bluejaysyanks

Umpires uphold call at home plate in Yankees/Blue Jays game

17 Comments

Take a look at this play at home plate in the top of the third inning of this afternoon’s game between the Yankees and Blue Jays. R.A. Dickey gave up a single to Jacoby Ellsbury to center field, but Colby Rasmus was able to cut down Francisco Cervelli at the plate. However, did Josh Thole block Cervelli’s path to the plate? You be the judge:

Yankees manager Joe Girardi came out to argue and the umpires reviewed it, but the call on the original field was confirmed.

For a refresher, here’s part of the new rule on home plate collisions:

Unless the catcher is in possession of the ball, the catcher cannot block the pathway of the runner as he is attempting to score. If, in the judgment of the Umpire, the catcher without possession of the ball blocks the pathway of the runner, the Umpire shall call or signal the runner safe. Notwithstanding the above, it shall not be considered a violation of this Rule 7.13 if the catcher blocks the pathway of the runner in order to field a throw, and the Umpire determines that the catcher could not have fielded the ball without blocking the pathway of the runner and that contact with the runner was unavoidable.

While there is some grey area here, it looks like Thole didn’t do anything to violate the new rule in this instance. This particular review, which was initiated by the umpires, was to determine whether Thole blocked the plate, but the Yankees might have gotten a run if Girardi used to a challenge to argue that Cervelli was safe. It looks like he got his foot in before the tag from Thole.

Orioles re-sign Paul Janish to minor league deal

SARASOTA, FL - FEBRUARY 28:  Paul Janish #15 of the Baltimore Orioles poses during photo day at Ed Smith Stadium on February 28, 2016 in Sarasota, Florida.  (Photo by Rob Carr/Getty Images)
Getty Images
Leave a comment

The Orioles signed free agent shortstop Paul Janish to another minor league deal on Saturday, reports Roch Kubatko of MASNsports.com. The contract includes an invite to spring training.

It’s hardly a surprising move for the Orioles, who have released and re-signed the 34-year-old infielder to multiple minor league deals over the past two years. A perennial Triple-A player, Janish slashed .242/.282/.303 with four doubles and a .585 OPS in two campaigns and 28 games with the Orioles. While he won’t be in line for a full-time role in the majors this season, he profiles as a solid defender and should give the team some infield depth alongside fellow veteran infielders Robert Andino, Johnny Giavotella and Chris Johnson.

Drew Smyly brings youth and experience to Mariners rotation

170224-smyly
Getty Images
2 Comments

PEORIA, Ariz. (AP) Trades don’t surprise Drew Smyly anymore.

At age 27, the Seattle Mariners left-hander has been dealt twice. The first swap sent him from the team that drafted and developed Smyly, the Detroit Tigers, to the Tampa Bay Rays in midseason 2014. That trade landed star pitcher David Price in Detroit.

“I was surprised by that one,” Smyly said.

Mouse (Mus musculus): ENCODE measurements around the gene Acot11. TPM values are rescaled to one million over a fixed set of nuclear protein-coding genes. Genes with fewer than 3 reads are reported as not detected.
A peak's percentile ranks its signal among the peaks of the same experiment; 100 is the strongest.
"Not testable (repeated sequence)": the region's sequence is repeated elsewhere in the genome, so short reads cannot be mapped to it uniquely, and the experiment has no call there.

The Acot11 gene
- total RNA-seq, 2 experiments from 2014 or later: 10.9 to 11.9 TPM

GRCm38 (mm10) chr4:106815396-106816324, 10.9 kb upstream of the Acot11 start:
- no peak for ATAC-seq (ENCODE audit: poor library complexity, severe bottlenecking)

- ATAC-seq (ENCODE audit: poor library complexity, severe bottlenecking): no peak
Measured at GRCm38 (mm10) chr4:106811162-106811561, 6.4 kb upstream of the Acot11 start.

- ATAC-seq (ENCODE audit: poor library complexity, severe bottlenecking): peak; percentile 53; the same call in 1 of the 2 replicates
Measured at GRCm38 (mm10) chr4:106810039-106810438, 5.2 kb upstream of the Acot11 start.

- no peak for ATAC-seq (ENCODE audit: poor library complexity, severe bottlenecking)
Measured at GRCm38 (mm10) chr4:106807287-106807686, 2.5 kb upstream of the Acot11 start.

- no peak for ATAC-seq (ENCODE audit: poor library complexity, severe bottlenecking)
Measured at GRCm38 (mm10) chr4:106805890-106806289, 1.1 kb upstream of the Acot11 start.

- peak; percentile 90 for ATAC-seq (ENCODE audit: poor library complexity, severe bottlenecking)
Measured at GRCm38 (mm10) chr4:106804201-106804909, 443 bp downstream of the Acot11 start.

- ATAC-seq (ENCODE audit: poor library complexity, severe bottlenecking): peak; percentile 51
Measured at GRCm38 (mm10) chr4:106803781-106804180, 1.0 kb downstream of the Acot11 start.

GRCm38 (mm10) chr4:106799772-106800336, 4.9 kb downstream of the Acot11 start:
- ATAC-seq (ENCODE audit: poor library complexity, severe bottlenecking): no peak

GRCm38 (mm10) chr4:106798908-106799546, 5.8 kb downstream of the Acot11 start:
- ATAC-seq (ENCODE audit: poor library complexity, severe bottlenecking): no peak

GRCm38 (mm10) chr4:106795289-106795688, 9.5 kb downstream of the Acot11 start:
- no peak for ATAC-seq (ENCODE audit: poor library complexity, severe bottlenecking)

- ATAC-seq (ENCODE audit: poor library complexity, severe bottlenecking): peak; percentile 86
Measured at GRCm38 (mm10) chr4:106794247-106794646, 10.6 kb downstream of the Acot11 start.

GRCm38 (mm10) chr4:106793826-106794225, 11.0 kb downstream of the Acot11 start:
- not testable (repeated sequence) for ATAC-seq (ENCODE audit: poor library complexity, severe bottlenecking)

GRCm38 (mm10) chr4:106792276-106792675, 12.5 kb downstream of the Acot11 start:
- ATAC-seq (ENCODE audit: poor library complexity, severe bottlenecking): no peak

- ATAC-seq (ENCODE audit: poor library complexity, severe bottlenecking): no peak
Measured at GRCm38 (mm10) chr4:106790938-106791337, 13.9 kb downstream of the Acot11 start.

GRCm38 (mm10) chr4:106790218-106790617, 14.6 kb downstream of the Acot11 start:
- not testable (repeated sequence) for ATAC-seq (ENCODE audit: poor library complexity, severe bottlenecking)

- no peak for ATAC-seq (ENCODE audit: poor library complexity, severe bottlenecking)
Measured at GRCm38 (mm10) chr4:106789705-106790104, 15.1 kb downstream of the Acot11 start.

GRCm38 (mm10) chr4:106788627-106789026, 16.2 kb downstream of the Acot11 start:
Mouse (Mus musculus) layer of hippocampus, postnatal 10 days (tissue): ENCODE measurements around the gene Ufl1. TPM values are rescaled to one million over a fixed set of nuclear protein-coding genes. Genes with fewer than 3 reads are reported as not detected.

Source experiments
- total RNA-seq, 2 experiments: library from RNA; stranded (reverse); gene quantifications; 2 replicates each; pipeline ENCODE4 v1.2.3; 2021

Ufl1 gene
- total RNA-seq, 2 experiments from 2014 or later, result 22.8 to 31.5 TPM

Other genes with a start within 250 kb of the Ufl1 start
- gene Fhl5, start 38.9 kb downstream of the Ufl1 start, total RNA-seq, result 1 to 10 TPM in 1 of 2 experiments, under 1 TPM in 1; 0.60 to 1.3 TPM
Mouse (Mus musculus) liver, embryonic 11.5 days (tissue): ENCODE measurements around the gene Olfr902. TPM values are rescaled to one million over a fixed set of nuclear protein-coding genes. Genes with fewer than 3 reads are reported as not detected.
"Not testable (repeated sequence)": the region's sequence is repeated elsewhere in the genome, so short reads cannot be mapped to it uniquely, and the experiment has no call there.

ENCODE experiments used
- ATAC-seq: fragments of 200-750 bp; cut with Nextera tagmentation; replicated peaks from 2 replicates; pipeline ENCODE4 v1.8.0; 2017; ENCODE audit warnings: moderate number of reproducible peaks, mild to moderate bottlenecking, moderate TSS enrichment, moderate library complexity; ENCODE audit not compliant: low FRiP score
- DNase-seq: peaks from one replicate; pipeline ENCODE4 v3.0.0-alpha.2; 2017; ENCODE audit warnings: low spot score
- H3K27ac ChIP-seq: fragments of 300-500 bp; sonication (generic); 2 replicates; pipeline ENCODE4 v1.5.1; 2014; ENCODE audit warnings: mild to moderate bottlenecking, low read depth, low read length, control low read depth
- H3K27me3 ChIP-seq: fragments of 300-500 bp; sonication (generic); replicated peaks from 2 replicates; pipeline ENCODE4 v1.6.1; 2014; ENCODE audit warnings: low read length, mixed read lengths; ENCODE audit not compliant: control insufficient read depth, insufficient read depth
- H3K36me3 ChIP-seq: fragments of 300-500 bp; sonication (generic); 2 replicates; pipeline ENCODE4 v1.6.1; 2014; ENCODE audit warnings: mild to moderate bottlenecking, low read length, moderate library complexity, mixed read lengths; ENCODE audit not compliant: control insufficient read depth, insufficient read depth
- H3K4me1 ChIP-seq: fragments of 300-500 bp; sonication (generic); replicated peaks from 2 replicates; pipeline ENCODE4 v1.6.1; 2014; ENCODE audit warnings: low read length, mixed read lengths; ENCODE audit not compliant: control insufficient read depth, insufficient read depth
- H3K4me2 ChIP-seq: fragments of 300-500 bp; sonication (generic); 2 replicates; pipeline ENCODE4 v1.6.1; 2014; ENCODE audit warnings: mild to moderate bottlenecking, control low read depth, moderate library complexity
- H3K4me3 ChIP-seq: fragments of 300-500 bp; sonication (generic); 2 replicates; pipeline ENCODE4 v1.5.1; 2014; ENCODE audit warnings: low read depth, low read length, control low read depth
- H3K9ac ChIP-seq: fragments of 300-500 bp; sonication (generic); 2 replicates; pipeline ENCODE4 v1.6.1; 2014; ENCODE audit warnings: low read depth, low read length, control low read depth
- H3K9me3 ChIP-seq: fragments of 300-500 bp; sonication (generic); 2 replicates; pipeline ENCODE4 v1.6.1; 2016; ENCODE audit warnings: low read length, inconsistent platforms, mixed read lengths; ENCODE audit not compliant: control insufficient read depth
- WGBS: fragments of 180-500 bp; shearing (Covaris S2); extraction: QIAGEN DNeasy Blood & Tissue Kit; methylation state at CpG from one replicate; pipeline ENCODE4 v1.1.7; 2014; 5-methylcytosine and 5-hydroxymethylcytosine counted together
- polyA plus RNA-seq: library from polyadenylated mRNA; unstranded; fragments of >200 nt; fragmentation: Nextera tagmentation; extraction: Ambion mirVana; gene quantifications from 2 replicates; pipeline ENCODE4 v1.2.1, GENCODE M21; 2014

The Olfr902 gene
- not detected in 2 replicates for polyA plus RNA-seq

The most recent trade involving him came in January, when the Rays shipped Smyly to Seattle for three prospects in one of many moves by Mariners general manager Jerry Dipoto. Smyly immediately joined the Mariners’ projected starting rotation, and is having fun getting to know his new teammates at spring training by way of manager Scott Servais’ clubhouse icebreakers.

Servais thinks Smyly is a solid fit as a still young yet experienced pitcher.

“One, being where he’s at in his career age-wise and service time, he’s kind of at the point where, put him in the right environment … very good defensive outfield, he’s a fly ball guy, maybe he does step up and take the next step,” Servais said. “Getting out of the American League East certainly should help him, but there’s no guarantees. Our division’s pretty tough.”

Servais suggested that another Arkansas native, ex-big leaguer Cliff Lee, might have helped sell Seattle on Smyly. Lee is a former Mariner and the two share an agent.

Smyly went 7-12 in a career-high 30 starts last season in Tampa, but won five games from July 30 to the end of the season after starting out 2-11. From May 21 to July 18, he lost seven straight starts.

“Pitching’s tough, you know,” Smyly said. “To manipulate the ball, to make it do different things, to put it in the strike zone with hitters that know what they’re doing. … I just had a rough stretch but I show up at the field every day, play catch and work on my craft and you know, that’s going to turn around one day.”

The 32 home runs Smyly surrendered in 2016 figure to be reduced in Seattle’s pitcher-friendly Safeco Field.

“It can only help,” he said. “But it’s still going to be up to me to execute pitches and pitch well.”

Smyly is set to join the U.S. World Baseball Classic team shortly. Before that, he’ll make his first spring training start in the middle of next week.

“It’s an honor to be able to put your country on your chest and play with some of the guys on that team,” he said. “I’m looking forward to it big time.”

NOTES: Servais plans to roll out what figures to be Seattle’s opening day lineup in the spring training opener Saturday against San Diego. It’s OF Jarrod Dyson, SS Jean Segura, 2B Robinson Cano, DH Nelson Cruz, 3B Kyle Seager, OF Mitch Haniger, 1B Dan Vogelbach, C Mike Zunino and OF Leonys Martin. … Servais said Cano and Cruz will play a little more than is typical for early spring games, as the two will depart for the World Baseball Classic in early March. … LHP Ariel Miranda will start Saturday, then RHP Chris Heston Sunday, RHP Yovani Gallardo on Monday and ace Felix Hernandez on Tuesday.